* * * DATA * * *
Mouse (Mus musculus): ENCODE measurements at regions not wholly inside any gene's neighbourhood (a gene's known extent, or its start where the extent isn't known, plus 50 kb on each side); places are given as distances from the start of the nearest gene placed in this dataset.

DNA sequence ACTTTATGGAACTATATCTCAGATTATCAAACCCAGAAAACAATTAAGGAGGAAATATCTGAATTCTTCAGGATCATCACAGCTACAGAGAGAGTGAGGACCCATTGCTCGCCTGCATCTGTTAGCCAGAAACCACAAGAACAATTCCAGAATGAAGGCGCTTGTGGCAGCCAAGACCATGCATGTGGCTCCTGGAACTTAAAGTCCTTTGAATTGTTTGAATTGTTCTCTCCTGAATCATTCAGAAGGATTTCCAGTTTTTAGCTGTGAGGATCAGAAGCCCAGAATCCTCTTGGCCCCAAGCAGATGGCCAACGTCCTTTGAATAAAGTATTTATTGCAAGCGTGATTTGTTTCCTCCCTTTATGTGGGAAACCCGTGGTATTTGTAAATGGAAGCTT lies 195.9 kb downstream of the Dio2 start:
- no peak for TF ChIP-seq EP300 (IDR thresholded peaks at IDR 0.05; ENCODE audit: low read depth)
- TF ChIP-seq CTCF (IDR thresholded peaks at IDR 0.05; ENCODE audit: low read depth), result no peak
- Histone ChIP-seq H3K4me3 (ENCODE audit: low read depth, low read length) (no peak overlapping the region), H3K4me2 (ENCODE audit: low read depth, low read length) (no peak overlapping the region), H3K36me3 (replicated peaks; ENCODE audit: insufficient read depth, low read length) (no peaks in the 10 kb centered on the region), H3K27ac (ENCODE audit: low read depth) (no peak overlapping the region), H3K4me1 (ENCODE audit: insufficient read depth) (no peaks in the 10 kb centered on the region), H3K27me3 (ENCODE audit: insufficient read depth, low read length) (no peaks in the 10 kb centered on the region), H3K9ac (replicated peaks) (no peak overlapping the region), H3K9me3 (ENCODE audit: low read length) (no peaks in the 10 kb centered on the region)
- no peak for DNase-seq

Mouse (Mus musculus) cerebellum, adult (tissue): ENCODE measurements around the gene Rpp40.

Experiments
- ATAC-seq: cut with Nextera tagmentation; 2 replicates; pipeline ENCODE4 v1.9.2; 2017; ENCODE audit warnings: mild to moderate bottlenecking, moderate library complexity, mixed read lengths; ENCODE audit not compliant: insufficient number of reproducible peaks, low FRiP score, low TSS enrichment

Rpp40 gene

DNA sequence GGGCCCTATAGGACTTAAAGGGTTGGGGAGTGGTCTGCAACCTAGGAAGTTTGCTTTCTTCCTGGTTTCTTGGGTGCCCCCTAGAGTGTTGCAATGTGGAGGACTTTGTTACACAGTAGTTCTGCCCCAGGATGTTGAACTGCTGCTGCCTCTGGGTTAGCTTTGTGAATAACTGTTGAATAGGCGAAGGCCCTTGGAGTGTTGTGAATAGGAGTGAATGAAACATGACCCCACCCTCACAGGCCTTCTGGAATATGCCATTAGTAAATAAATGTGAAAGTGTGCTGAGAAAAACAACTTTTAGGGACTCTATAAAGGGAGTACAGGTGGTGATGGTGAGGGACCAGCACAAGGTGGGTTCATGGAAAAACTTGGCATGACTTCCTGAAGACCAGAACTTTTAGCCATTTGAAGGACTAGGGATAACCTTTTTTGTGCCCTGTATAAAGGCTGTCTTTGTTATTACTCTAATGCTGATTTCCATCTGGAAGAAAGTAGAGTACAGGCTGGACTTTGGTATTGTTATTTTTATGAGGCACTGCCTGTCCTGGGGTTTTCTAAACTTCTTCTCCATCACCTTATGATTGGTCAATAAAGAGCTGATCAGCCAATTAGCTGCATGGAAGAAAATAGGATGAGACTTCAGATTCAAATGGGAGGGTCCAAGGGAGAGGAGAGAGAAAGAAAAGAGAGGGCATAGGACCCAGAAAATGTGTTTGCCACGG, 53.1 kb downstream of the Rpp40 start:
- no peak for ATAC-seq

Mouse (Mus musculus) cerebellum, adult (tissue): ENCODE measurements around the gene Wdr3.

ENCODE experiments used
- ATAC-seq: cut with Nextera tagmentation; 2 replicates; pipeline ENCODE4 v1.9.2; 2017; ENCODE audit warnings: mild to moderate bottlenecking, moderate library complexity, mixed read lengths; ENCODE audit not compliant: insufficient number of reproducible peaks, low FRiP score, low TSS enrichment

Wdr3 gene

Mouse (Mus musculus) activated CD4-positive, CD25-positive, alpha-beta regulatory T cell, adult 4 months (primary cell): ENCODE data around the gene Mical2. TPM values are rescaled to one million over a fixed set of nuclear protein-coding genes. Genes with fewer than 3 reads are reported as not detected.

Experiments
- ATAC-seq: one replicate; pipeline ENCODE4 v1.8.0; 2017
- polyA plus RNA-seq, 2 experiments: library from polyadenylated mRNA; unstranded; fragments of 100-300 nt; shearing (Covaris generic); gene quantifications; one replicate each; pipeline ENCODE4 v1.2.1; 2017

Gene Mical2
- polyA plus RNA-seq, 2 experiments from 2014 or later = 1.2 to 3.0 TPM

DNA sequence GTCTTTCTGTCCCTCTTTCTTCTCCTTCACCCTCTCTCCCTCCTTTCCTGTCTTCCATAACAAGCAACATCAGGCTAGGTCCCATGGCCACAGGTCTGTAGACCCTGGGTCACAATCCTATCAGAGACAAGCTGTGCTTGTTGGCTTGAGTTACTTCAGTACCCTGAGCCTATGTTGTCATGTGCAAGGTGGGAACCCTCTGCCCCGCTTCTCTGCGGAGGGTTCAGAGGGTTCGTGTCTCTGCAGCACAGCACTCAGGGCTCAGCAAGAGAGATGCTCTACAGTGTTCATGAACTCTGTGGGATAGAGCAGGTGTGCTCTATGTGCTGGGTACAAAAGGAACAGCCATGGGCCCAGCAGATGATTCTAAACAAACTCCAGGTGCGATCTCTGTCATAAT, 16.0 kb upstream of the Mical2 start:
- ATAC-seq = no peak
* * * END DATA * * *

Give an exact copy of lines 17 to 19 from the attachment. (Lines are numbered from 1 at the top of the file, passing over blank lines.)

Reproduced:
Mouse (Mus musculus) activated CD4-positive, CD25-positive, alpha-beta regulatory T cell, adult 4 months (primary cell): ENCODE data around the gene Mical2. TPM values are rescaled to one million over a fixed set of nuclear protein-coding genes. Genes with fewer than 3 reads are reported as not detected.

Experiments
- ATAC-seq: one replicate; pipeline ENCODE4 v1.8.0; 2017